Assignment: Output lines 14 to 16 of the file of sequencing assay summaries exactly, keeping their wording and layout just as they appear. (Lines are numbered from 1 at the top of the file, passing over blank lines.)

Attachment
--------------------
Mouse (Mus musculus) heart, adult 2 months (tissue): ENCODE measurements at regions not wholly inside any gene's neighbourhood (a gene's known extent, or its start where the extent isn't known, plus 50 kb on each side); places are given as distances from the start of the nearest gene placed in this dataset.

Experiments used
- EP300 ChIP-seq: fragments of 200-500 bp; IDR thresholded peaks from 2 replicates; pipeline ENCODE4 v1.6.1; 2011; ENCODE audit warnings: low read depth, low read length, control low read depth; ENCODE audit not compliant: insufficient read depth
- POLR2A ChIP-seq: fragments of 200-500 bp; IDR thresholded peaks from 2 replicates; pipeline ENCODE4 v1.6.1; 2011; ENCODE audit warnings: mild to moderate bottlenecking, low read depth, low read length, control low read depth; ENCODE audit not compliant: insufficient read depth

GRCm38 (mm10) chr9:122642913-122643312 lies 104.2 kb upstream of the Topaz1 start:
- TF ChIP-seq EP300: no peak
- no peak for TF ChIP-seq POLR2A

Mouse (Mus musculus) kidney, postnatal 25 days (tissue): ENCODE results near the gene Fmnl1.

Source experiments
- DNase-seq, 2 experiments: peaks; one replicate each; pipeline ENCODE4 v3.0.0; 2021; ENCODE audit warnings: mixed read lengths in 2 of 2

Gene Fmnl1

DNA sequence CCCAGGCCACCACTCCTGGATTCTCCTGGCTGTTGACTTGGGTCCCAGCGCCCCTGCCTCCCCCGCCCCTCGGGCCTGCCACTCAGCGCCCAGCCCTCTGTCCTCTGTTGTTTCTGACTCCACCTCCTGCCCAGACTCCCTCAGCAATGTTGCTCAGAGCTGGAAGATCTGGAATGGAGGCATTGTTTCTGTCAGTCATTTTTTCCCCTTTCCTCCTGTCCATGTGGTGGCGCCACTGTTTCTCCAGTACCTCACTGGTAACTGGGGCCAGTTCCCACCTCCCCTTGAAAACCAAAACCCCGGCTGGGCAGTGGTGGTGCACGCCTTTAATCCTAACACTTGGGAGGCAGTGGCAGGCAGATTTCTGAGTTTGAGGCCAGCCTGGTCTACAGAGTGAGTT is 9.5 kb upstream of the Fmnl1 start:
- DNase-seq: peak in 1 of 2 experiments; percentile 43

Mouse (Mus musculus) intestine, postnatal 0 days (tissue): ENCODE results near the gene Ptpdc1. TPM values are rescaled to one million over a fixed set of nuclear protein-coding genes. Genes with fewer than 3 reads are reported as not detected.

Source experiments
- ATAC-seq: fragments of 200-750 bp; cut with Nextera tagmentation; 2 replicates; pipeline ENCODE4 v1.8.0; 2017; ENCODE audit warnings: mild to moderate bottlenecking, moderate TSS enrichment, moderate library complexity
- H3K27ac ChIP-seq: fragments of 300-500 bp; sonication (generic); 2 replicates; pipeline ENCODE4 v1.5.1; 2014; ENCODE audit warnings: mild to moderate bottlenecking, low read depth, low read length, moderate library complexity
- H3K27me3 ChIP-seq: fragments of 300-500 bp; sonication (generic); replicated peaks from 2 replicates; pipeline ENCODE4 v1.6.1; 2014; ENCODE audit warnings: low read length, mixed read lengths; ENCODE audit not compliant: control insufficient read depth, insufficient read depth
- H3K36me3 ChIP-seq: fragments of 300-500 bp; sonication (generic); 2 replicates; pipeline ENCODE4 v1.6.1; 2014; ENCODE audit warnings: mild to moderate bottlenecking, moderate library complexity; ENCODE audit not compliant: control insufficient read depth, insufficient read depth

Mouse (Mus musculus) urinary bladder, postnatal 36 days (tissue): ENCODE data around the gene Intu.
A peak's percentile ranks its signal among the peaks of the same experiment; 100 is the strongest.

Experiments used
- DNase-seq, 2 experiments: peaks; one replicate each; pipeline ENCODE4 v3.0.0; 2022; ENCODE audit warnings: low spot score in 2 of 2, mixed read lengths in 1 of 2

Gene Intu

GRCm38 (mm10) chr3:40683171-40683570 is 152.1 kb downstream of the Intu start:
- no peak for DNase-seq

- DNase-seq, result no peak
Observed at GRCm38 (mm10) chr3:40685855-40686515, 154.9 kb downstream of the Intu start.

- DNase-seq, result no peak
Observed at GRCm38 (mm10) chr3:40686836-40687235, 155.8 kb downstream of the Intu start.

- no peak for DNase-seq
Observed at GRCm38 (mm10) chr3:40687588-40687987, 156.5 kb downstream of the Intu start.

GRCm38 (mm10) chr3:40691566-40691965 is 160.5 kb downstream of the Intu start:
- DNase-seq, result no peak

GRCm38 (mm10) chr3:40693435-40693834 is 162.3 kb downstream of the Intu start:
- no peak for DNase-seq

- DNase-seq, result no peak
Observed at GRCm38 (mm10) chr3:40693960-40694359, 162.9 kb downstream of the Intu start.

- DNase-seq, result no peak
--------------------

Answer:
Mouse (Mus musculus) intestine, postnatal 0 days (tissue): ENCODE results near the gene Ptpdc1. TPM values are rescaled to one million over a fixed set of nuclear protein-coding genes. Genes with fewer than 3 reads are reported as not detected.

Source experiments
- ATAC-seq: fragments of 200-750 bp; cut with Nextera tagmentation; 2 replicates; pipeline ENCODE4 v1.8.0; 2017; ENCODE audit warnings: mild to moderate bottlenecking, moderate TSS enrichment, moderate library complexity